One of the letters received on June 19th, 2008 read: “If you have dark skin, then you have dark skin! Unfortunately, that is the look of the Mexican illegal who are here ILLEGALLY […] They bring their unclean, disrespectful, integrity-less, law breaking selves here […] I am begging you to come over to the 29thSt/Greenway Pkwy area and round them all up!...They crawl around here all day and night.”
According to a motion filed in the lawsuit: “The record shows numerous instances in which Sheriff Arpaio annotated such requests and forwarded them to other members of the MCSO leadership, primarily Chief Brian Sands, who is charged with selecting sites for saturation patrol operations.”
Attorneys also claim in the lawsuit that, “Arpaio has not only adopted the racial sentiments of his constituents, he has expressed them as his own in public statements gratuitously stigmatizing undocumented immigrants from Mexico.”
“Sheriff Arpaio went out of his way to emphasize that the illegal immigration issue had become an ‘epidemic,’ and that immigration from Mexico is impacting our culture due to a failure to ‘assimilate’ into ‘mainstream’ America,” reads one of the legal filings in the case.
Tim Casey, one of the attorneys representing Arpaio, distanced Arpaio’s statements to the press and the letters he received from constituents from his saturation patrols during the first day of trial.
"Race or ethnicity had nothing to do with the initiation, planning or execution of these things. MCSO operations focus on crime and only crime. We enforce all the laws, whether they're popular or not,” he said.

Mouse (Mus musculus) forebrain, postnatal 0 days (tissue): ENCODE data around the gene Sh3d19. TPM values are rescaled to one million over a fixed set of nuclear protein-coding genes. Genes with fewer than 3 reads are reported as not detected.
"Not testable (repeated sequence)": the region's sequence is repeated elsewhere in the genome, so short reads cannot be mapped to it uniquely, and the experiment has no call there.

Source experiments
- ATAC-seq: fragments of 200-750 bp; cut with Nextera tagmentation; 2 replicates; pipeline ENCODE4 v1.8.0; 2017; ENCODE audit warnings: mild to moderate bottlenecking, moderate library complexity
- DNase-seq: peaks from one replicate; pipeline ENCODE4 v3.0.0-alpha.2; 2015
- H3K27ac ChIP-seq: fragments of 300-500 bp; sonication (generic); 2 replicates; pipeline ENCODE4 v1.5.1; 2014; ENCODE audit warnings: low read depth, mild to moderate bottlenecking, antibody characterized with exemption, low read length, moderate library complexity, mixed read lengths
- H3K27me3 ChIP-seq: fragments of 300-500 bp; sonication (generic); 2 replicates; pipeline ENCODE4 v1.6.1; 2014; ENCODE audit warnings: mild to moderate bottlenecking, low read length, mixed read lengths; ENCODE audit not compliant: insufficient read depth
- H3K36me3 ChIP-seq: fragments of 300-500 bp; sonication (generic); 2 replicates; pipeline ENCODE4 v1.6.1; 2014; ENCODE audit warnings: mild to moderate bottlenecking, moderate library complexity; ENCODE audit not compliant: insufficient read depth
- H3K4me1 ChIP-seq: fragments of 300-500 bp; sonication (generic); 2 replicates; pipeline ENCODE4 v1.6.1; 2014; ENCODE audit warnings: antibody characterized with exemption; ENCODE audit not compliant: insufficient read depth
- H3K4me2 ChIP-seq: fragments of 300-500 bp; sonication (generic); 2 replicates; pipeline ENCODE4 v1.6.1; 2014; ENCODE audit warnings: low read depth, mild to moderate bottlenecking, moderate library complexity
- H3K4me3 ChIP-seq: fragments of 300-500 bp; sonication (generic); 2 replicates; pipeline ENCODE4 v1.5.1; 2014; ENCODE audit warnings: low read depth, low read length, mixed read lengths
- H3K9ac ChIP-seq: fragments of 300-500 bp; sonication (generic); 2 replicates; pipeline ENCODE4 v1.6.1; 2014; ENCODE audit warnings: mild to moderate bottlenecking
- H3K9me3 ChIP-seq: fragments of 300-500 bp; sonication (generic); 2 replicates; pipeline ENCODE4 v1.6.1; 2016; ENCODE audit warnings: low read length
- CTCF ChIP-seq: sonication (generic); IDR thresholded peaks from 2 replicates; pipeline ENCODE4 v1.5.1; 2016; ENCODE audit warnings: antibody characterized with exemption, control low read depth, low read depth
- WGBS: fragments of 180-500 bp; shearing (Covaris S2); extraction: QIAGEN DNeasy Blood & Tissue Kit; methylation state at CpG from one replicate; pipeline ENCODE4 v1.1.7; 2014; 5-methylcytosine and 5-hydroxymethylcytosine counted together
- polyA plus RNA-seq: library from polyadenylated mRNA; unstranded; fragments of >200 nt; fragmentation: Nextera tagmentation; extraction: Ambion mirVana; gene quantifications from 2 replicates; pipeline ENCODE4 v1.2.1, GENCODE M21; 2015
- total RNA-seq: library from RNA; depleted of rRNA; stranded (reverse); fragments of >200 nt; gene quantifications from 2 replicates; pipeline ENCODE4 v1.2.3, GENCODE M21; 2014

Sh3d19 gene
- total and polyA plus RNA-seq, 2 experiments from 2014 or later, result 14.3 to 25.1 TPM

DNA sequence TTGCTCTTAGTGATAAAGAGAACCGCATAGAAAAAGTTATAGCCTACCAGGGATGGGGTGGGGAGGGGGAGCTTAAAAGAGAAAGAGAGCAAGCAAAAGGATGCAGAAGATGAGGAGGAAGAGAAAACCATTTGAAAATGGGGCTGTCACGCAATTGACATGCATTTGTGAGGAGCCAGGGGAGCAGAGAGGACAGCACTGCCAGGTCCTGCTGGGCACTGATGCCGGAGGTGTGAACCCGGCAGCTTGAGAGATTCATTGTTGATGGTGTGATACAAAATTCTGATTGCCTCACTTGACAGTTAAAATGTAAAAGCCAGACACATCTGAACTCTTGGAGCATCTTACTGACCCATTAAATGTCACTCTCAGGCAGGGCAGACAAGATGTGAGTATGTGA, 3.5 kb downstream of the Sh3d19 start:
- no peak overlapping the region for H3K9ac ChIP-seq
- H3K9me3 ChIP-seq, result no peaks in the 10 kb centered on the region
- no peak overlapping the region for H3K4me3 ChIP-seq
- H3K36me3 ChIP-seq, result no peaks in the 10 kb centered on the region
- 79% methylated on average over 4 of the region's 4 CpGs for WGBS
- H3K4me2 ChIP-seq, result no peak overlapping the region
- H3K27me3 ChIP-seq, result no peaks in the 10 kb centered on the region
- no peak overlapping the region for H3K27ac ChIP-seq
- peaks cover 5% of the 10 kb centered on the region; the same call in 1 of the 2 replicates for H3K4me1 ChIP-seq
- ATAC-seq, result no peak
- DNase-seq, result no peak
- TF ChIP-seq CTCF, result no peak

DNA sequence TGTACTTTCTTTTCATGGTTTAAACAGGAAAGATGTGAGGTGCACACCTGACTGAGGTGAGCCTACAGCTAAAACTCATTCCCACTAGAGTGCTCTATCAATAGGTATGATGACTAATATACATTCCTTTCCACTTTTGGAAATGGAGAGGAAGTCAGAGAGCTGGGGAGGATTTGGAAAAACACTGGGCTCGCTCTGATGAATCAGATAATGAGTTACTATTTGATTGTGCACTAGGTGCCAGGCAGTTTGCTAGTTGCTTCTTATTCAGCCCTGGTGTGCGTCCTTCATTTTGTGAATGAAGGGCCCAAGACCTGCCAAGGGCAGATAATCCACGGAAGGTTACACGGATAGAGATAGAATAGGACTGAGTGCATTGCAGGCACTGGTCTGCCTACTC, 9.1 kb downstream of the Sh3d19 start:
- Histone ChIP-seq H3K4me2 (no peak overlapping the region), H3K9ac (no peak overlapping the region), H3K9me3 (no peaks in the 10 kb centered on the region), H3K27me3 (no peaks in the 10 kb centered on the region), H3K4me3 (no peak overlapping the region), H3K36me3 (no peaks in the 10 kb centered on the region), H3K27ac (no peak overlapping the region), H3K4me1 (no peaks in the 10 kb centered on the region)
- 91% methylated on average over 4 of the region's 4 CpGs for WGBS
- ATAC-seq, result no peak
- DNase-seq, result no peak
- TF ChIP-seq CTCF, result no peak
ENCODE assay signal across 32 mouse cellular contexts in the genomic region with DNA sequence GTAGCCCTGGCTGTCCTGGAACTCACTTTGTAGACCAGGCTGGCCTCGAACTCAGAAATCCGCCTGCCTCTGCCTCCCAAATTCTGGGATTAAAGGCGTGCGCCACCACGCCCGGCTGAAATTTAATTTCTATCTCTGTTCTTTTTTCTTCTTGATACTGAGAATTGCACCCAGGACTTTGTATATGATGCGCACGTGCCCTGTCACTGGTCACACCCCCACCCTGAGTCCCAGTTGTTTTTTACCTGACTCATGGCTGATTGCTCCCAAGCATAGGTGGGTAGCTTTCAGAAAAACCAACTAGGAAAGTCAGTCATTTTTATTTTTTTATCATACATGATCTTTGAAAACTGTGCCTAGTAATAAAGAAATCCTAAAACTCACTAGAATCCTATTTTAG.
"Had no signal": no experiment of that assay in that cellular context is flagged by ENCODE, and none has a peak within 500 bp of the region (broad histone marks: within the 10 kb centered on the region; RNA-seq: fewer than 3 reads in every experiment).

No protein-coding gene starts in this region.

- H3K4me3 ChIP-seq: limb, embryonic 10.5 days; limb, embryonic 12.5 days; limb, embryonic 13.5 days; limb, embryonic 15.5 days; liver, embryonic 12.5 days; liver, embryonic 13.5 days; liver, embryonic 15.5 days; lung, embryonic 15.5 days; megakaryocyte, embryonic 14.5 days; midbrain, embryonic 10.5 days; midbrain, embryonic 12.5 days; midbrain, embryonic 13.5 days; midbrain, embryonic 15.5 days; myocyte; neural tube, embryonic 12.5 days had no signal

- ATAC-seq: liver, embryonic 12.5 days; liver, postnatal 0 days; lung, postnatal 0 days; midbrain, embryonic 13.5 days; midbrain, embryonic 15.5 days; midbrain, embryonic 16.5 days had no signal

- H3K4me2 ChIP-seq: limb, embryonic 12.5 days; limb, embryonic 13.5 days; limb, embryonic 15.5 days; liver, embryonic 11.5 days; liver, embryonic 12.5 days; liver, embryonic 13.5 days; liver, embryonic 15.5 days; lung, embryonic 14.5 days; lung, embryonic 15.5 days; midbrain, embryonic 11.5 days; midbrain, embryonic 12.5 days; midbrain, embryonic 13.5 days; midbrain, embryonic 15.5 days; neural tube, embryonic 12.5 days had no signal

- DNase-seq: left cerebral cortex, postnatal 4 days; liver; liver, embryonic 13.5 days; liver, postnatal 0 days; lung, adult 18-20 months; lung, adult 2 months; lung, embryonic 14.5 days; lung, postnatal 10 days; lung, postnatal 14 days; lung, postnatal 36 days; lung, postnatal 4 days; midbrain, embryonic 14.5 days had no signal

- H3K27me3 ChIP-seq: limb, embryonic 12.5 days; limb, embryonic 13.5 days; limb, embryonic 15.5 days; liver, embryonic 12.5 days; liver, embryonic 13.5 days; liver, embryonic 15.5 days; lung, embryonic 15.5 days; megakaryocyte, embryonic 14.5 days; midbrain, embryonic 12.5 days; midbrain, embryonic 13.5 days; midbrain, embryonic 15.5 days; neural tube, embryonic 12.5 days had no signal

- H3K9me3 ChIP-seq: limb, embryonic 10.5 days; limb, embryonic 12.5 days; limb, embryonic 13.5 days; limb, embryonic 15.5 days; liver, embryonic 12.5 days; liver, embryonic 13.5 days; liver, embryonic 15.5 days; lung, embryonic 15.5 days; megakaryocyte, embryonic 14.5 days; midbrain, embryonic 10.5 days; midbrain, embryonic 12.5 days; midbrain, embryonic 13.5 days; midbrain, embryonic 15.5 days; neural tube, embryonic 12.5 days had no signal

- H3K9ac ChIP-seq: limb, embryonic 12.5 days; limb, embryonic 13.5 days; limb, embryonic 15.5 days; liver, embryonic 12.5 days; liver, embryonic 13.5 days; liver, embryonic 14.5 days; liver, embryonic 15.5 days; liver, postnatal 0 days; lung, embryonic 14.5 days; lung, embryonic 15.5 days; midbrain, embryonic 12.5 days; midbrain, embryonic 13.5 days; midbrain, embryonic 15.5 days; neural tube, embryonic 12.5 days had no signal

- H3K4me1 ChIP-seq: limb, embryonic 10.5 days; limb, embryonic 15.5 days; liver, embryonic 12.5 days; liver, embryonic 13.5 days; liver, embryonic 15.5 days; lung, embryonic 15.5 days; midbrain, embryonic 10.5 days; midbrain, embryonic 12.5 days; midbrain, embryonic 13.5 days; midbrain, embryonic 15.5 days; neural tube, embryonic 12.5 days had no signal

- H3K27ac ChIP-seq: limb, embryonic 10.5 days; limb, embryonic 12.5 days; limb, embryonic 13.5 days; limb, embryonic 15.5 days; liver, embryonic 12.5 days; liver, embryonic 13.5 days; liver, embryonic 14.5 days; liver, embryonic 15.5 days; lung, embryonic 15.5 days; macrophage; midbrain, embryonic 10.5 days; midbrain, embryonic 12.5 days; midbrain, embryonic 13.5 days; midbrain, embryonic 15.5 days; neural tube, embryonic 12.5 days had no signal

The trial is expected to end on Aug. 2 and Judge Snow said he will rule on the case based on the facts as they stand now and not as they were in 2007, when the sheriff started his immigration enforcement tactics.
The class action lawsuit, which represents all Latinos in Maricopa County but has five lead plaintiffs including four U.S. citizens and a Mexican tourist, doesn’t seek monetary damages or compensation. Instead, it seeks changes to the policies that would prevent discriminatory practices.
The focus of the first hearing was on statistics and numbers, as well as the testimony of two U.S. citizens who said the sheriff’s deputies had racially profiled them during traffic stops.
Ralph Taylor, a professor at Temple University who studied the sheriff's saturation patrols and traffic stops between January 2007 and October 2009, said that Latino drivers were more likely to be detained during immigration sweeps than on other days and for longer periods of time than other ethnic groups.